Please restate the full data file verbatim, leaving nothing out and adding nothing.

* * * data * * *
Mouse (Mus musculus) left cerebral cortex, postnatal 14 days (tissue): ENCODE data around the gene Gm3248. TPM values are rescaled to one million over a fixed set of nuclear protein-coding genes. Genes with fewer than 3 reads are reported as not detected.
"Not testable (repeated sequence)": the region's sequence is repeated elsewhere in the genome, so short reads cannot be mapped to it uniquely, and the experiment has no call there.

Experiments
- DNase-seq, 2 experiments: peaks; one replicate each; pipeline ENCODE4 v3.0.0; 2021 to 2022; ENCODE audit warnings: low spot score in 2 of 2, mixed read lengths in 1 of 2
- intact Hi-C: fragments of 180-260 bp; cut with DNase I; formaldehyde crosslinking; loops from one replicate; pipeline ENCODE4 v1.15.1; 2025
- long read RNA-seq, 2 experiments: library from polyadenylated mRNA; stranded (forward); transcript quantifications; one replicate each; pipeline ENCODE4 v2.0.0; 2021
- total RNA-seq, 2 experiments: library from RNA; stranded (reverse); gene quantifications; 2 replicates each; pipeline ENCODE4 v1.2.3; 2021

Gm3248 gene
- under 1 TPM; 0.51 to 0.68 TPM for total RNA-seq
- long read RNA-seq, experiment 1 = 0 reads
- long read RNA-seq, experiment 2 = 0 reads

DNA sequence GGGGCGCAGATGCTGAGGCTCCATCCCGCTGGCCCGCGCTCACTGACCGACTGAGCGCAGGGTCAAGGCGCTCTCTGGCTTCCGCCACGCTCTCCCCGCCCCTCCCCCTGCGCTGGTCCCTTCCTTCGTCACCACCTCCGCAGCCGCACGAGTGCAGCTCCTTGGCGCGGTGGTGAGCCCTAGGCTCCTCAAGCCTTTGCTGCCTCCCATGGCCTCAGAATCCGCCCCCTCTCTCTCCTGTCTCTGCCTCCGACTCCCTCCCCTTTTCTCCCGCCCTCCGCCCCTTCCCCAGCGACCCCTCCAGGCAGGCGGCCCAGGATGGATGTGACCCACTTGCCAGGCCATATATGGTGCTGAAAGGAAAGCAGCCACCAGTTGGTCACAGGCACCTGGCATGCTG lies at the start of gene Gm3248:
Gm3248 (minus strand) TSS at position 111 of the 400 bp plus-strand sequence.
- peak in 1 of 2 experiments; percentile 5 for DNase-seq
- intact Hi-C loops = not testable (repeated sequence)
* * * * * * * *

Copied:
Mouse (Mus musculus) left cerebral cortex, postnatal 14 days (tissue): ENCODE data around the gene Gm3248. TPM values are rescaled to one million over a fixed set of nuclear protein-coding genes. Genes with fewer than 3 reads are reported as not detected.
"Not testable (repeated sequence)": the region's sequence is repeated elsewhere in the genome, so short reads cannot be mapped to it uniquely, and the experiment has no call there.

Experiments
- DNase-seq, 2 experiments: peaks; one replicate each; pipeline ENCODE4 v3.0.0; 2021 to 2022; ENCODE audit warnings: low spot score in 2 of 2, mixed read lengths in 1 of 2
- intact Hi-C: fragments of 180-260 bp; cut with DNase I; formaldehyde crosslinking; loops from one replicate; pipeline ENCODE4 v1.15.1; 2025
- long read RNA-seq, 2 experiments: library from polyadenylated mRNA; stranded (forward); transcript quantifications; one replicate each; pipeline ENCODE4 v2.0.0; 2021
- total RNA-seq, 2 experiments: library from RNA; stranded (reverse); gene quantifications; 2 replicates each; pipeline ENCODE4 v1.2.3; 2021

Gm3248 gene
- under 1 TPM; 0.51 to 0.68 TPM for total RNA-seq
- long read RNA-seq, experiment 1 = 0 reads
- long read RNA-seq, experiment 2 = 0 reads

DNA sequence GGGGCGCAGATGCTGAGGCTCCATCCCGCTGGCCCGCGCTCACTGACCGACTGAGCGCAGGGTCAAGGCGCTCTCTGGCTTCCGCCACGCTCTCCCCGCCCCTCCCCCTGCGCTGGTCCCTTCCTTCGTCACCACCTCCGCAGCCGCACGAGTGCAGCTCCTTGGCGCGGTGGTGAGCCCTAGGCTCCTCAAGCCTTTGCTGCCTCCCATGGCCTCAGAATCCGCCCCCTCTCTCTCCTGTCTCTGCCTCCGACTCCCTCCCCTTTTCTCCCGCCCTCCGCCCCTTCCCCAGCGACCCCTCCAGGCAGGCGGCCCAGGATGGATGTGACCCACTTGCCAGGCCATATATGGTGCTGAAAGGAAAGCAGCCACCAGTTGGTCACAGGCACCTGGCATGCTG lies at the start of gene Gm3248:
Gm3248 (minus strand) TSS at position 111 of the 400 bp plus-strand sequence.
- peak in 1 of 2 experiments; percentile 5 for DNase-seq
- intact Hi-C loops = not testable (repeated sequence)